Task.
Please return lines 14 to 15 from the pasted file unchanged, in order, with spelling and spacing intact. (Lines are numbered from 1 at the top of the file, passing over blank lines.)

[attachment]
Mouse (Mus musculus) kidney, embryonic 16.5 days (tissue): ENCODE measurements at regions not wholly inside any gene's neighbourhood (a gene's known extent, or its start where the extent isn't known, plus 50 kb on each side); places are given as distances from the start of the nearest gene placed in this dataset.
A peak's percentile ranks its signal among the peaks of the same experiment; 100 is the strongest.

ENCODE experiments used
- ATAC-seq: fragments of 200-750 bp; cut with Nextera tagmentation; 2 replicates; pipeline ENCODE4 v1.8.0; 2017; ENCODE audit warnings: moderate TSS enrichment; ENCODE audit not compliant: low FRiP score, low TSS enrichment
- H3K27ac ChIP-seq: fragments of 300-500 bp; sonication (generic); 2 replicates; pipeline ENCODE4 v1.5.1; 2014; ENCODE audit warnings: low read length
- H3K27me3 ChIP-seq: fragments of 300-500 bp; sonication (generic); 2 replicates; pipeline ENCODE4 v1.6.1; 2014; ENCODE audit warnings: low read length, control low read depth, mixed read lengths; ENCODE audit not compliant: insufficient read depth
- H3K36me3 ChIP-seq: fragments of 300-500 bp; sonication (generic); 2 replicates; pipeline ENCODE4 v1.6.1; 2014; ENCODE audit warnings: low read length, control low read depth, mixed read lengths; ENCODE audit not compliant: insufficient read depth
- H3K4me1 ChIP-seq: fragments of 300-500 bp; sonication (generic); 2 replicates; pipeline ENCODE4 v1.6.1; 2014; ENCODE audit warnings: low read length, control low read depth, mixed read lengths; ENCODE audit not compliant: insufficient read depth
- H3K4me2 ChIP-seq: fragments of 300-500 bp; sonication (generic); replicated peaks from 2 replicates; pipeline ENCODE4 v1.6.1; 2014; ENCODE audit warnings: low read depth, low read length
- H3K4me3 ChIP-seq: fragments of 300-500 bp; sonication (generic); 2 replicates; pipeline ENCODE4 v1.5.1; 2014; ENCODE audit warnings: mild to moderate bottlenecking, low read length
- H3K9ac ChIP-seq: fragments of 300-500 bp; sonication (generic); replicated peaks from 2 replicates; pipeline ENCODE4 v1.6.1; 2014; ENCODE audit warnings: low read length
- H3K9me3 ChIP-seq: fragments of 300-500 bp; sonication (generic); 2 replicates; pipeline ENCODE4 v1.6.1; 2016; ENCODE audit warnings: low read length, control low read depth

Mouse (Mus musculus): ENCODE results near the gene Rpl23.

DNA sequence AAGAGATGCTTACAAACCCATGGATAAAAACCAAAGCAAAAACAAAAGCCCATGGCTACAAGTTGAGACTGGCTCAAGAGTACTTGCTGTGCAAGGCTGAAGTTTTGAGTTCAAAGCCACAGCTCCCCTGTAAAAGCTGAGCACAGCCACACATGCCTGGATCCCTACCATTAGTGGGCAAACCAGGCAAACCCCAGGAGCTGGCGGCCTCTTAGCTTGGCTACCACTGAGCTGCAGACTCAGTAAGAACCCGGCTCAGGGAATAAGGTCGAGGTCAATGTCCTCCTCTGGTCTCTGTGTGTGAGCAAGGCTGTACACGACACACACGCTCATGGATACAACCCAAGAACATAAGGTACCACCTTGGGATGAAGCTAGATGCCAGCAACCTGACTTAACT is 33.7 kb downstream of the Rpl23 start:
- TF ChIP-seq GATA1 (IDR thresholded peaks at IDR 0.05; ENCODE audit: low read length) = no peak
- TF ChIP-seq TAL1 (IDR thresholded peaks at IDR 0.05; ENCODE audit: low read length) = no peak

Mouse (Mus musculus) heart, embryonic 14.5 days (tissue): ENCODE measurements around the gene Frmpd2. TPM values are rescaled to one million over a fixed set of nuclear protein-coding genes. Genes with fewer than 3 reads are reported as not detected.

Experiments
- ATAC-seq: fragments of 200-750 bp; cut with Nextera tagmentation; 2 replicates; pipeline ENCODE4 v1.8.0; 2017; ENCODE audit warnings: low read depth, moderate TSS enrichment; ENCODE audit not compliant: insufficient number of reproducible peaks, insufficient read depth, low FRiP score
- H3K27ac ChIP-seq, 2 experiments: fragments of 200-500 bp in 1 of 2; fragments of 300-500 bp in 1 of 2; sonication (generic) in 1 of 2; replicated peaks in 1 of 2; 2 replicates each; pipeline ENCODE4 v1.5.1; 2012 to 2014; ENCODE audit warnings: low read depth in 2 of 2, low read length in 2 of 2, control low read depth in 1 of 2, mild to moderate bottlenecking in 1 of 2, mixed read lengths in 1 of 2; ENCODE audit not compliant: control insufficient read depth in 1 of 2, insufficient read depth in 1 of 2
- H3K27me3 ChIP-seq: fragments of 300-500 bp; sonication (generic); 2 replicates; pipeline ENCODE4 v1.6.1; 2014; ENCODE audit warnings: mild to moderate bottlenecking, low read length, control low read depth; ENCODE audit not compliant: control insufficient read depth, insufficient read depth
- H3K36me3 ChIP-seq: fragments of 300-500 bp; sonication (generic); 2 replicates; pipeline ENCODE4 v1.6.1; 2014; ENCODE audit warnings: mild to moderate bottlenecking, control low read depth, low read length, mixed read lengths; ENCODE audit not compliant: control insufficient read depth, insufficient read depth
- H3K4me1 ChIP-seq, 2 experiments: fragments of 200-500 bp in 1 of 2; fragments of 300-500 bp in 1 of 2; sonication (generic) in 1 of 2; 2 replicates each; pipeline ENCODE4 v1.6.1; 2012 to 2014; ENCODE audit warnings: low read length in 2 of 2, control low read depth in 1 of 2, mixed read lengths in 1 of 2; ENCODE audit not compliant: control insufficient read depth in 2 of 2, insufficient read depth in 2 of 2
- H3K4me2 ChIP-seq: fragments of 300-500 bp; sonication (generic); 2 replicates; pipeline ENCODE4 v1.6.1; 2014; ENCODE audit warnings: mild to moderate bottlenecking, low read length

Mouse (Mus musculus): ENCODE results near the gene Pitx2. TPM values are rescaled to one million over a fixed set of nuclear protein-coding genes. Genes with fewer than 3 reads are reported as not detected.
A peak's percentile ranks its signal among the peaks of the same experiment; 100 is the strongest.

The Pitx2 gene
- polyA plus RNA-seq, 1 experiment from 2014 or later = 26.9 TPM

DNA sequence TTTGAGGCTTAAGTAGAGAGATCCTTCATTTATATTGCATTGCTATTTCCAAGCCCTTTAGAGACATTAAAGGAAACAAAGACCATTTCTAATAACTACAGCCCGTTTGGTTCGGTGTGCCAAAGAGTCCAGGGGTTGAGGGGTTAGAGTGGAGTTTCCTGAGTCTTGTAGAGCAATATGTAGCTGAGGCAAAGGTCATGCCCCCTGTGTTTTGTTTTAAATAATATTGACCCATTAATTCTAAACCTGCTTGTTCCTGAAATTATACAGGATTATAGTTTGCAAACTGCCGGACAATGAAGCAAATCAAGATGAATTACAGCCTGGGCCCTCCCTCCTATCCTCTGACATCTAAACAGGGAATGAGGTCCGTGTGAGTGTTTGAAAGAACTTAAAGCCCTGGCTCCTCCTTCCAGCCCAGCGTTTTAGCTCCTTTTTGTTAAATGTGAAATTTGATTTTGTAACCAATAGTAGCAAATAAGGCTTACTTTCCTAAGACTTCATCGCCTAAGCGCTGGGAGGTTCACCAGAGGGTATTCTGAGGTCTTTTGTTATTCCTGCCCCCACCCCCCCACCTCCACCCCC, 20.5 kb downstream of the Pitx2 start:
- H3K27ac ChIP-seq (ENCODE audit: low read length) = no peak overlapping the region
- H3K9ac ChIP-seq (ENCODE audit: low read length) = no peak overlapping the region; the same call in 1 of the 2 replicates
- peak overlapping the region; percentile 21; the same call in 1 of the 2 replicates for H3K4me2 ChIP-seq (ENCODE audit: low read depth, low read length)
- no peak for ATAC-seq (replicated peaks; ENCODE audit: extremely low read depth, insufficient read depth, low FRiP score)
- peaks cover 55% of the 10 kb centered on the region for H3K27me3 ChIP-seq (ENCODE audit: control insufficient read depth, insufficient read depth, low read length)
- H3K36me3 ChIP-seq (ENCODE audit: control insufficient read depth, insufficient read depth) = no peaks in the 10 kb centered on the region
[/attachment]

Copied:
DNA sequence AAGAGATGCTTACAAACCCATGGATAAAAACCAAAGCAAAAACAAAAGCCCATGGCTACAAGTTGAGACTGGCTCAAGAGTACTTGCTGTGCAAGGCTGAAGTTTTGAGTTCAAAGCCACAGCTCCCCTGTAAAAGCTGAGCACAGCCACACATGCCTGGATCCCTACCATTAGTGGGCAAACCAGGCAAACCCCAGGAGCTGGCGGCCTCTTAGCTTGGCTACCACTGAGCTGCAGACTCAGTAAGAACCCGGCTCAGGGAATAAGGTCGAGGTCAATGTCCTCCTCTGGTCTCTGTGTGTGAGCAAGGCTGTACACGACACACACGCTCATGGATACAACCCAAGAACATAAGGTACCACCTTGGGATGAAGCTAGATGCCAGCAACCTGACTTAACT is 33.7 kb downstream of the Rpl23 start:
- TF ChIP-seq GATA1 (IDR thresholded peaks at IDR 0.05; ENCODE audit: low read length) = no peak